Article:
A month before the game was to be released in January 2008, Nintendo Power asked cult-favorite director Goichi Suda (a.k.a. Suda51) why his next work was titled No More Heroes. Suda, who heads the Japanese studio Grasshopper Manufacture and aspires to “create games reflecting the spirit of punk music,” said he got the phrase from a hit song of the same name by The Stranglers, but that the meaning of it has everything to do with the game’s story. In it, a down-on-his-luck, anime-obsessed loudmouth named Travis Touchdown wins a “beam katana” (read: lightsaber) on eBay and finds himself caught up in the hyper-violent world of competitive assassinations after he’s contracted to off the 11th-best hitman on Earth. Lured by the promise of wealth, fame, and sex, he decides to kill every other assassin standing between him and the top spot. “The primary meaning is that assassins are like heroes to Travis,” Suda said. “If he defeats his heroes by himself, he is able to exceed them, which means that he doesn’t need heroes anymore.”
As a hint toward what Suda might have been trying to accomplish with this game’s feverish, offensive blitz of parody and nasty male wish fulfillment, the director is selling the title short. It’s more akin to a call to arms against stereotypical, squeaky-clean heroes themselves and the rote stories that spit them out. It shouldn’t be much of a surprise, then, that among all the game’s many filmic inspirations, the movie Suda borrows from most blatantly is the one many of us associate with bringing the monomyth concept to the forefront of pop cultural conversation: Star Wars. Travis is on his own traditional hero’s journey arc, and along the way he fights with a laser sword, sees his teacher killed in front of him, is constantly being told by a disembodied voice to “trust his force,” has multiple secret family members revealed to him, and, at the apparent end of his quest, is confronted by a masked man who tells him he’s his father. Hell, one version of the game’s credits is a direct rip-off of Star Wars’ blue-text-on-a-starry-background credit rolls, including a John Williams-esque song titled “Staff Wars Episode I.” No one has ever accused Suda51 of being subtle.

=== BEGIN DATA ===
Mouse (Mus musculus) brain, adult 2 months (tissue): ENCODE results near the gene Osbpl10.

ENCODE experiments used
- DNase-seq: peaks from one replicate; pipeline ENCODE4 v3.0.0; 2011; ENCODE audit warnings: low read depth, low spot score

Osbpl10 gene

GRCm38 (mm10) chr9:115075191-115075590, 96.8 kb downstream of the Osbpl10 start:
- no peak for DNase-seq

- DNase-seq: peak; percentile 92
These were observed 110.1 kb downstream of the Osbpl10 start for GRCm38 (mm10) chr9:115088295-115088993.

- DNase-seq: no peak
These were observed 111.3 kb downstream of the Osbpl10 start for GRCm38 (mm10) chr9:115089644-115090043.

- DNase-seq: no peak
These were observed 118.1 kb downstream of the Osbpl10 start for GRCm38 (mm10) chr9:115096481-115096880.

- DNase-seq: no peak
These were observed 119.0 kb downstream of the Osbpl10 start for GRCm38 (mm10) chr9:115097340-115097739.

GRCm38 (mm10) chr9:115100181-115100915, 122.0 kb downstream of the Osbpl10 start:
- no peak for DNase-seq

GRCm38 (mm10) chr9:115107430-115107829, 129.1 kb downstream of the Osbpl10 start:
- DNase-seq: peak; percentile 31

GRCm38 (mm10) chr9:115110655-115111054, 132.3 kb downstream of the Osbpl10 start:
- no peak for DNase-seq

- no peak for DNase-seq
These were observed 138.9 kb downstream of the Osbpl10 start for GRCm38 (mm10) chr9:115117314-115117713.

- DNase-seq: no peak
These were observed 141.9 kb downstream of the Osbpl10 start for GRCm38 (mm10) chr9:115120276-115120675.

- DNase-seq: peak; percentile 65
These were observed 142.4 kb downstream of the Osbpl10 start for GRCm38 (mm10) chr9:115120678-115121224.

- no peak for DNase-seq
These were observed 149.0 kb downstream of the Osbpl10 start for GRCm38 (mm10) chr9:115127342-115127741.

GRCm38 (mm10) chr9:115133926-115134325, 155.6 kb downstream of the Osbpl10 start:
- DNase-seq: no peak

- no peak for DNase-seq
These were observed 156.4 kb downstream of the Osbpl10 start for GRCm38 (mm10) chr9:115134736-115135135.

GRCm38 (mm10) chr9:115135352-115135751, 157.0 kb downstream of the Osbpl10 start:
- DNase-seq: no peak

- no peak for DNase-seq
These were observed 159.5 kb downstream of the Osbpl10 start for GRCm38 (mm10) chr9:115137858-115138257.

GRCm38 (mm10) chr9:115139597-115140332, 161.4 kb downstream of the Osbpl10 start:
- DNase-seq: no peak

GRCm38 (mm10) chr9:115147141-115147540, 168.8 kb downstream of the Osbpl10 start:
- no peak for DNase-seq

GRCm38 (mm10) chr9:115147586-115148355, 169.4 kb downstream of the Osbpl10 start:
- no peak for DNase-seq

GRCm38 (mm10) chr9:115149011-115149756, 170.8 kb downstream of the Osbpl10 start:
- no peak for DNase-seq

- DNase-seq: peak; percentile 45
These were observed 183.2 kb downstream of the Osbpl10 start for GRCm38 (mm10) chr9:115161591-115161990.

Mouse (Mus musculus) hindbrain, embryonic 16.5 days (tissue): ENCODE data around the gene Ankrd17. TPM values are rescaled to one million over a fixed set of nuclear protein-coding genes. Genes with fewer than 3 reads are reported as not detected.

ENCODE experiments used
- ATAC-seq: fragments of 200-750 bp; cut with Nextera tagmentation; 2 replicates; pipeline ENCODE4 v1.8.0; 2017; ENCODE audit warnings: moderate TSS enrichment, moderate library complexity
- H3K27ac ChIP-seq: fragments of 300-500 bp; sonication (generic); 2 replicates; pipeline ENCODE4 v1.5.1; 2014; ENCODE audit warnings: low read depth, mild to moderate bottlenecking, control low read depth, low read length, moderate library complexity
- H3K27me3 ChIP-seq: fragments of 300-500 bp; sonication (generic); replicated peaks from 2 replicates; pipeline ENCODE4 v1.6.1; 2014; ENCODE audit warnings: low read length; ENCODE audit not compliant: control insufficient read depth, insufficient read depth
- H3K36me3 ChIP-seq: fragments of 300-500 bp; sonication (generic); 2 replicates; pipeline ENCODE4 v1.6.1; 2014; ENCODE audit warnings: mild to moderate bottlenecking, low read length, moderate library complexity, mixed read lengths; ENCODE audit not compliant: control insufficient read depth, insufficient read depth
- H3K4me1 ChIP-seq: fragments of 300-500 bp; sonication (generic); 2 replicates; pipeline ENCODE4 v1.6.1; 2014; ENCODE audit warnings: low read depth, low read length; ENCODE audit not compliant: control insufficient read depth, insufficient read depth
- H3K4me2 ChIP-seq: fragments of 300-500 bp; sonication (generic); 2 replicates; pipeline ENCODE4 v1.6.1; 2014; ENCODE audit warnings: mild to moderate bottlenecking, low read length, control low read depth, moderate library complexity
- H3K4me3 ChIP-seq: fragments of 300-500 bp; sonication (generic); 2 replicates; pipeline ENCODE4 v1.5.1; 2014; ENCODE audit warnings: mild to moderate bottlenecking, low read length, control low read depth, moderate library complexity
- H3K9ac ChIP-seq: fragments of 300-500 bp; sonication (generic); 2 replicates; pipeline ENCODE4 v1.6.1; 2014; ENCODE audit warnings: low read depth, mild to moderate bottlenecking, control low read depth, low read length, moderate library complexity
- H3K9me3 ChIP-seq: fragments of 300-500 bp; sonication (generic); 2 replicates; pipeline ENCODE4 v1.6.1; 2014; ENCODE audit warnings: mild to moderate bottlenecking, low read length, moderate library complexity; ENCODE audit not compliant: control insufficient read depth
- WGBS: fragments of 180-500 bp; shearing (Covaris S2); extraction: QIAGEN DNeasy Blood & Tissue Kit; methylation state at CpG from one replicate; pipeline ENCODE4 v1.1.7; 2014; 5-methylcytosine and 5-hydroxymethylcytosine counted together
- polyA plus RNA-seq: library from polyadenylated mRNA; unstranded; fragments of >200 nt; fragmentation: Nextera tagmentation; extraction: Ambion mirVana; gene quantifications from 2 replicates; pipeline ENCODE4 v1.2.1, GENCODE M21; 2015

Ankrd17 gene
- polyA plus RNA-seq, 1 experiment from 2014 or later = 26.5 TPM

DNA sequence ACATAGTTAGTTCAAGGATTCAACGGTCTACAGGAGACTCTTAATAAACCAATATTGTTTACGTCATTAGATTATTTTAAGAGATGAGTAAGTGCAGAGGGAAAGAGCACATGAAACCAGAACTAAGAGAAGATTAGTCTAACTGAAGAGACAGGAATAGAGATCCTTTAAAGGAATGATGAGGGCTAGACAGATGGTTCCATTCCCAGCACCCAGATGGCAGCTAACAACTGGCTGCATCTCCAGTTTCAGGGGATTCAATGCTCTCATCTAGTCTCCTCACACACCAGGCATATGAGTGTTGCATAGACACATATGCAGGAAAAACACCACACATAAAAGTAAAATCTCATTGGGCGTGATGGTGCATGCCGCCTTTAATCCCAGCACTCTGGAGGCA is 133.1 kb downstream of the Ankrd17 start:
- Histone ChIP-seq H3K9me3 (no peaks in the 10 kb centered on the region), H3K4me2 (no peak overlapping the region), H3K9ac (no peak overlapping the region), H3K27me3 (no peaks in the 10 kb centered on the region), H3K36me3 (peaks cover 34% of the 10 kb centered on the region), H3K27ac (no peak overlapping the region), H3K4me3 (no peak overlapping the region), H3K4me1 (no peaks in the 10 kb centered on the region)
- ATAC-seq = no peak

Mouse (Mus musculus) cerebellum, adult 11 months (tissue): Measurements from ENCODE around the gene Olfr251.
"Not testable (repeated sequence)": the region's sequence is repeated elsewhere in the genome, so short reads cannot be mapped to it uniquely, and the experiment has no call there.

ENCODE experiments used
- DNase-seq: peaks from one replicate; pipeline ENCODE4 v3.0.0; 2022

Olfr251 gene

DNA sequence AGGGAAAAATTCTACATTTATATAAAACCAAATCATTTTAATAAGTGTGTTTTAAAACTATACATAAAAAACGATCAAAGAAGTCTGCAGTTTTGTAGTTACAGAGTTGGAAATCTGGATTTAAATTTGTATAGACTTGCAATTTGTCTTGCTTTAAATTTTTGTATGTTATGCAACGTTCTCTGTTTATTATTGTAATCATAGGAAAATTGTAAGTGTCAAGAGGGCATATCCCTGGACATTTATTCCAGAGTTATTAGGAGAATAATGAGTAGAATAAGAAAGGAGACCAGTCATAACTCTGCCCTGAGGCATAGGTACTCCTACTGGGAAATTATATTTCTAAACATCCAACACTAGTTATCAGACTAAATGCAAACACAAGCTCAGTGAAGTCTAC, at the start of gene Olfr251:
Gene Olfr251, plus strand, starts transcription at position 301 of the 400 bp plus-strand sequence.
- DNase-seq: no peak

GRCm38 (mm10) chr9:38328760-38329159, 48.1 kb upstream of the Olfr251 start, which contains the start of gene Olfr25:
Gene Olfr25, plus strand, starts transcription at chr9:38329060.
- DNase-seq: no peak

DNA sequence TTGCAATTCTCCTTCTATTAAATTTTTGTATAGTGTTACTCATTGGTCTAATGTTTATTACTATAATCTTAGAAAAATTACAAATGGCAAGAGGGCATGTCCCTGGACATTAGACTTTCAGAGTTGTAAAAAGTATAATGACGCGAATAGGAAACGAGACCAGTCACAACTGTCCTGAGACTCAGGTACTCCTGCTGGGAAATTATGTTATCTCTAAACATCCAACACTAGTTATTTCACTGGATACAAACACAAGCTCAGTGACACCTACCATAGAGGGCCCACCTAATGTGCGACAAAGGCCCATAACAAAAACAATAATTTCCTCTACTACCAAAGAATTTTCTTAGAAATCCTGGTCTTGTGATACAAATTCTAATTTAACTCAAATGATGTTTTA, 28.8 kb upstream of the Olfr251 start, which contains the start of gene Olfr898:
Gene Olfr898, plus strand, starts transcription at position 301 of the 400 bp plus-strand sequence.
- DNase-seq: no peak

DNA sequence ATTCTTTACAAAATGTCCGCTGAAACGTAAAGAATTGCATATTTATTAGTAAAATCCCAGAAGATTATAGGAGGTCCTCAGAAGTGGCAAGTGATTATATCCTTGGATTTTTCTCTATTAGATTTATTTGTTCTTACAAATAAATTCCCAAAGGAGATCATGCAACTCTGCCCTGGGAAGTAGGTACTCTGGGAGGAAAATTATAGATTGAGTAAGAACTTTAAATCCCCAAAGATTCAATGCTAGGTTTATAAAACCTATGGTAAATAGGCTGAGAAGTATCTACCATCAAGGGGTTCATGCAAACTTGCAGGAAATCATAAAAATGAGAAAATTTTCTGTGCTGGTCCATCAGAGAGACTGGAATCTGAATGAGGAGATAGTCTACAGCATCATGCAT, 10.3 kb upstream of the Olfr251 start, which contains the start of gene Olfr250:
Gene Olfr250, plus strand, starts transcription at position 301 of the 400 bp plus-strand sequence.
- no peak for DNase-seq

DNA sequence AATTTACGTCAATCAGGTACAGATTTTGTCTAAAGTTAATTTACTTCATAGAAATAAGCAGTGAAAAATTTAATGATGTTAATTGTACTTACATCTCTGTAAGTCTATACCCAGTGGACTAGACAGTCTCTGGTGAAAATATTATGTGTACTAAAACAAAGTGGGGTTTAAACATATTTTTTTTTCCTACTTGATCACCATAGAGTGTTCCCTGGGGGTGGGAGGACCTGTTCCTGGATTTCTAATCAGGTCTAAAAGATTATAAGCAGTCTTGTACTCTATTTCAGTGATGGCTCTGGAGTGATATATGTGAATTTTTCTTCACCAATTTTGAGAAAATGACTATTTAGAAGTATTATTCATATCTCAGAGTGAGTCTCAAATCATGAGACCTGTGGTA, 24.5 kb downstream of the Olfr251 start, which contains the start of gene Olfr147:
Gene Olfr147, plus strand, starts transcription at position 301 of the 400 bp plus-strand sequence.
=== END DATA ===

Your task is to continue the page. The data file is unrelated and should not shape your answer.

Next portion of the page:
But here’s the thing: Travis Touchdown is not a hero. Travis Touchdown is an asshole. He drools over nearly every woman that wanders into his line of sight, bluntly asking them to kiss or “do” him when he isn’t busy calling them bitches and making misogynistic comments. He has a dimwitted, cocksure, and usually profane quip for every situation. His quest isn’t driven by duty or the promise of self-discovery, but a selfish urge for domination even he can barely explain. (Also, Sylvia, the woman who manages the assassin fights, said she might have sex with him if he makes it to No. 1, so there’s that keeping him going.) He revels in the bloodshed and murder he’s wreaking, and he never returns his damn porno rentals on time. Travis is id made manifest, a testosterone-fueled monster allowed to run rampant on the arc of a righteous hero ascending to his destiny and being handed everything he wants. If you weren’t playing as the guy—the invisible hand pushing him to the top of the mountain with your own inexplicable desire for death and the vague satisfaction of beating a video game—it’d be impossible to root for him.